Ott v. Levi, 419 F. Supp. 750 (E.D. Mo. 1976)
May 10, 1976
Edward H. LEVI, Defendant.
United States District Court, E. D. Missouri, E. D.
*751 Carl C. Ott, pro se.
Jean C. Hamilton, Asst. U. S. Atty., St. Louis, Mo., for defendant.
MEREDITH, Chief Judge.
This action is before the Court on defendant's motion to dismiss or for summary judgment and several motions of plaintiff. For the reasons stated below, defendant's motion for summary judgment will be granted.
Between June 14 and November 18, 1954, five fires were allegedly set at the Fort Roots Veterans Administration Hospital, North Little Rock, Arkansas, a mental hospital that housed approximately two thousand patients at that time. Because circumstances indicated the fires had been deliberately set, an investigation was undertaken by the Federal Bureau of Investigation.
By letter dated February 19, 1975, plaintiff requested of the Agent in Charge of the Little Rock, Arkansas office of the FBI documents concerning the agency's investigation into the fires at the hospital. The FBI, by a letter dated March 21, 1975, denied plaintiff access to the records which he sought. Plaintiff appealed to the Attorney General, who in a letter dated April 22, 1975, affirmed the FBI's action with the exception of eight pages in the investigative file which contained reports of interviews with plaintiff.
By another letter dated February 19, 1975, plaintiff requested of the U. S. Attorney in Little Rock, Arkansas, a copy of an alleged U. S. Attorney's report on the fires which accused one or more mentally incompetent patients at the hospital as being responsible for the fires. After extensive correspondence with various officials, plaintiff was informed by the Office of the Attorney General in a letter dated April 18, 1975, that no such report existed.
Plaintiff has filed this pro se action pursuant to the Freedom of Information Act, 5 U.S.C. § 552(a) (4) (B), to compel the Department of Justice to produce the undisclosed FBI reports and the alleged U. S. Attorney's report. Plaintiff, who was employed as a librarian at the hospital at the time of the fires, alleges in his complaint and in the supporting documents that former Federal Bureau of Investigation Director John Edgar Hoover acted to obstruct justice in behalf of a homosexual friend by diverting the investigation of the fires from his friend to an innocent patient who was caused to be transferred from the hospital's open ward to the maximum security ward where he was "imprisoned" for fifteen years.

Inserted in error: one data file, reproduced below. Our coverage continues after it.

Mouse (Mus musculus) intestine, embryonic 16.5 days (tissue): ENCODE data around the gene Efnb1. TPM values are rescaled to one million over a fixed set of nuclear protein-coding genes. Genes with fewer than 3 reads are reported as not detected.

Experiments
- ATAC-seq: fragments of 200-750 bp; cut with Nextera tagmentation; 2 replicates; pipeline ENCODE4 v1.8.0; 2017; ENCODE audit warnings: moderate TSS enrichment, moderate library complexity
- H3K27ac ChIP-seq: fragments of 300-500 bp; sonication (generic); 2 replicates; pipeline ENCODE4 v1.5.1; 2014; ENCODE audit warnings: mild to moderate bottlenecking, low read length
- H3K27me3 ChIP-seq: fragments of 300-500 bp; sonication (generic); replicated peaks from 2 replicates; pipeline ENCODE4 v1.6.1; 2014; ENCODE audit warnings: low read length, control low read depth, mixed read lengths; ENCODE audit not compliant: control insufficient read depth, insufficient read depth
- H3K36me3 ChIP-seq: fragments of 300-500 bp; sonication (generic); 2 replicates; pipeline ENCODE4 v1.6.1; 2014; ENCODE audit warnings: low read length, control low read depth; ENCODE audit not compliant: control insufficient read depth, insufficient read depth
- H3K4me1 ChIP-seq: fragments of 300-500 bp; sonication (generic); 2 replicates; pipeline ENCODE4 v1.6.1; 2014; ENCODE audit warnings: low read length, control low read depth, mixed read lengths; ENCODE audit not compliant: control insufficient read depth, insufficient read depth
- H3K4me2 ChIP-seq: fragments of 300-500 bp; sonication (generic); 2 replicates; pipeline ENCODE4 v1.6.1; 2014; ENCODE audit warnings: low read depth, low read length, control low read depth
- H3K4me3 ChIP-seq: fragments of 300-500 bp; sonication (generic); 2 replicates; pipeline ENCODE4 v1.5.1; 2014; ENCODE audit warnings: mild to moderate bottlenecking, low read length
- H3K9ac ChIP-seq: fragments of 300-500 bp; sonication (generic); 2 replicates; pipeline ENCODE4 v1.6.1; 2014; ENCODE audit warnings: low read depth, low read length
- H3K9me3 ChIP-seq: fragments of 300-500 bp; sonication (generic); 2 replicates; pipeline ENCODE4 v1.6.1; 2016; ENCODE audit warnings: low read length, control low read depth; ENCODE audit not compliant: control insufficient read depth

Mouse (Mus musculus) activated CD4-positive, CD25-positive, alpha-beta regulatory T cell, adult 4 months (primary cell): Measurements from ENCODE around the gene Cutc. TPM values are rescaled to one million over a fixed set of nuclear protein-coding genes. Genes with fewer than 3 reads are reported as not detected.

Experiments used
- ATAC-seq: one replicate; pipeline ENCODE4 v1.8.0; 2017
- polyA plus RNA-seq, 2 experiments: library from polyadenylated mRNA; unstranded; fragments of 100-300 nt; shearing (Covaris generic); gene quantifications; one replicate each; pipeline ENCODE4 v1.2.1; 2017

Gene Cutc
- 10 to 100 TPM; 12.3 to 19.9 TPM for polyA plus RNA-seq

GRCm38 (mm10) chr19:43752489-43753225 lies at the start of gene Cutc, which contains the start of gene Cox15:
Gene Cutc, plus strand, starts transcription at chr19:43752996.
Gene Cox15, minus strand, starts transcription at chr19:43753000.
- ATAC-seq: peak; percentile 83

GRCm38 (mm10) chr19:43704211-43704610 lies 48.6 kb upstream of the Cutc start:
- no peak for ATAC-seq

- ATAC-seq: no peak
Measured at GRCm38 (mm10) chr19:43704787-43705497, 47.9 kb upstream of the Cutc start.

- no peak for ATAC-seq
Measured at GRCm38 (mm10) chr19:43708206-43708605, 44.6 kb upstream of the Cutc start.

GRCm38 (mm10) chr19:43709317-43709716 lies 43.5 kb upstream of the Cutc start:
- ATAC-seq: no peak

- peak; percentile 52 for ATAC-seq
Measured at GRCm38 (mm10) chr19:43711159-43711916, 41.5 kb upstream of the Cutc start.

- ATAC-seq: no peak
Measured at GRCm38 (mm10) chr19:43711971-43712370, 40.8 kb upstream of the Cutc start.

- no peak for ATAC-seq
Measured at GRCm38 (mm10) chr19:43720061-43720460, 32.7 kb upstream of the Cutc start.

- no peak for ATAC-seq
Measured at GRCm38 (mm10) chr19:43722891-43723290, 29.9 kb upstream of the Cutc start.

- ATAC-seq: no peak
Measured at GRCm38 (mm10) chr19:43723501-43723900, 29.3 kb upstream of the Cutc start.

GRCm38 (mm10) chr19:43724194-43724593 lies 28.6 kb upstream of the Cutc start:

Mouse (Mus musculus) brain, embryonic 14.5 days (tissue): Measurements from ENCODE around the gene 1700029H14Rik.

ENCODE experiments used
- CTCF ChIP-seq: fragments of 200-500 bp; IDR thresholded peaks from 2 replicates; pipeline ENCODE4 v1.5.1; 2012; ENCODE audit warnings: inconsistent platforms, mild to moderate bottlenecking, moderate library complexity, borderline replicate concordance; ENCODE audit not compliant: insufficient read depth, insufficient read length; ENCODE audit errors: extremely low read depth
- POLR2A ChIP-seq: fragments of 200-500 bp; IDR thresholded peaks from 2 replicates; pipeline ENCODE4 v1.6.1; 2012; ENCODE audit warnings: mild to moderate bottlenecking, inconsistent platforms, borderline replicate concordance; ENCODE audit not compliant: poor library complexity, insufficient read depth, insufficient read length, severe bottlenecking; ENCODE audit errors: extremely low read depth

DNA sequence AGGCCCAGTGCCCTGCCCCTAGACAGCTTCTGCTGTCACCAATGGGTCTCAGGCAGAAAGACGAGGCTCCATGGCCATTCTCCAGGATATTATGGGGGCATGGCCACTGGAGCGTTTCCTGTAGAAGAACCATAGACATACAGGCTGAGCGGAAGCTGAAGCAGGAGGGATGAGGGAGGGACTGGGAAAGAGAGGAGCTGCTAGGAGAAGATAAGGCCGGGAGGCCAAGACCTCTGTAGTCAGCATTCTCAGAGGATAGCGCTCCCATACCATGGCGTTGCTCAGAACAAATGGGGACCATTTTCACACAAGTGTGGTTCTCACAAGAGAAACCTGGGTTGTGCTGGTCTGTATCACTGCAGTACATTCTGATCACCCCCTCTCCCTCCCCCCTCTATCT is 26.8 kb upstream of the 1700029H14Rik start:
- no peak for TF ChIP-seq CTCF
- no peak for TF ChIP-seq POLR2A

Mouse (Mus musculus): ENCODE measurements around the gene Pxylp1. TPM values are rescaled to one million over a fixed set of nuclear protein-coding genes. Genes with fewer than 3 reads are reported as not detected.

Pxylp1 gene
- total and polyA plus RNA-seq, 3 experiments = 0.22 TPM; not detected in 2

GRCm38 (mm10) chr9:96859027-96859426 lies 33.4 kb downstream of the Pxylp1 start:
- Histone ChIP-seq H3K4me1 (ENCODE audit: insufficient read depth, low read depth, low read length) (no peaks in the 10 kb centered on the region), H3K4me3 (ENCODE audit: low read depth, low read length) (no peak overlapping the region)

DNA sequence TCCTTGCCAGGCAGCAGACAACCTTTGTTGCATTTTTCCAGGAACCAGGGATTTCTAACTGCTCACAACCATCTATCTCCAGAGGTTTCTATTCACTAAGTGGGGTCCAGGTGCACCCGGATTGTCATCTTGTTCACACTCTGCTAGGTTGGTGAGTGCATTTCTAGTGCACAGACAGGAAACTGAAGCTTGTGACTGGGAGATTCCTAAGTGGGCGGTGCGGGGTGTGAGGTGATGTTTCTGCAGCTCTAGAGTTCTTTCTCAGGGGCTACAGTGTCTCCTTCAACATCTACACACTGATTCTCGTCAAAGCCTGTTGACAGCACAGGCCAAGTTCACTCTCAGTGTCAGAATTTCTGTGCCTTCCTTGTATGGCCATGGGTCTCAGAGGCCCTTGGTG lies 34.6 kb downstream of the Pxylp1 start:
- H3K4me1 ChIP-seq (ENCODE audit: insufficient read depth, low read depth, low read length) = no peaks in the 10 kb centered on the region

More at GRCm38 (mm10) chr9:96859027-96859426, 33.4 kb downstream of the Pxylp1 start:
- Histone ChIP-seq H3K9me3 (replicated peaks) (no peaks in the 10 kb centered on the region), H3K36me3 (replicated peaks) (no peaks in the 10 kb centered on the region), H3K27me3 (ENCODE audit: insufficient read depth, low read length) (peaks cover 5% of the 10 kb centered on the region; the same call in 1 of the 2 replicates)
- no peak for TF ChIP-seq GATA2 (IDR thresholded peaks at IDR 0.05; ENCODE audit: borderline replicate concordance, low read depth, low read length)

Defendant Attorney General Edward Levi has moved to dismiss the complaint on the grounds that the Department of Justice and not the Attorney General is the proper party to be sued under the Act, which gives district courts jurisdiction ". . . to enjoin the agency from withholding agency records." 5 U.S.C. § 552(a) (4) (B). In view of the pro se nature of the complaint, which must be held ". . . to less stringent standards than formal pleadings drafted by lawyers," Haines v. Kerner, 404 U.S. 519, 92 S. Ct. 594, 30 L. Ed. 2d 652 (1972), and of the fact that the Department of Justice has been on notice of the action and fully defended it, *752 defendant's motion will be denied and plaintiff's complaint will be considered amended to name the proper party defendant.
Defendant alternatively has moved for summary judgment, asserting that there is no genuine issue of any material fact and that judgment should be entered for him as a matter of law. Defendant has submitted three affidavits in support of his motion, by Bruce E. Titus, a trial attorney in the Freedom of Information and Privacy Unit, Civil Division, United States Department of Justice; Thomas L. Wiseman, a Special Agent of the Federal Bureau of Investigation responsible for the supervision and processing of Freedom of Information Act requests; and Leslie H. Rowe, Special Assistant to the Director, Executive Office for United States Attorneys, responsible for processing of requests for access to official records.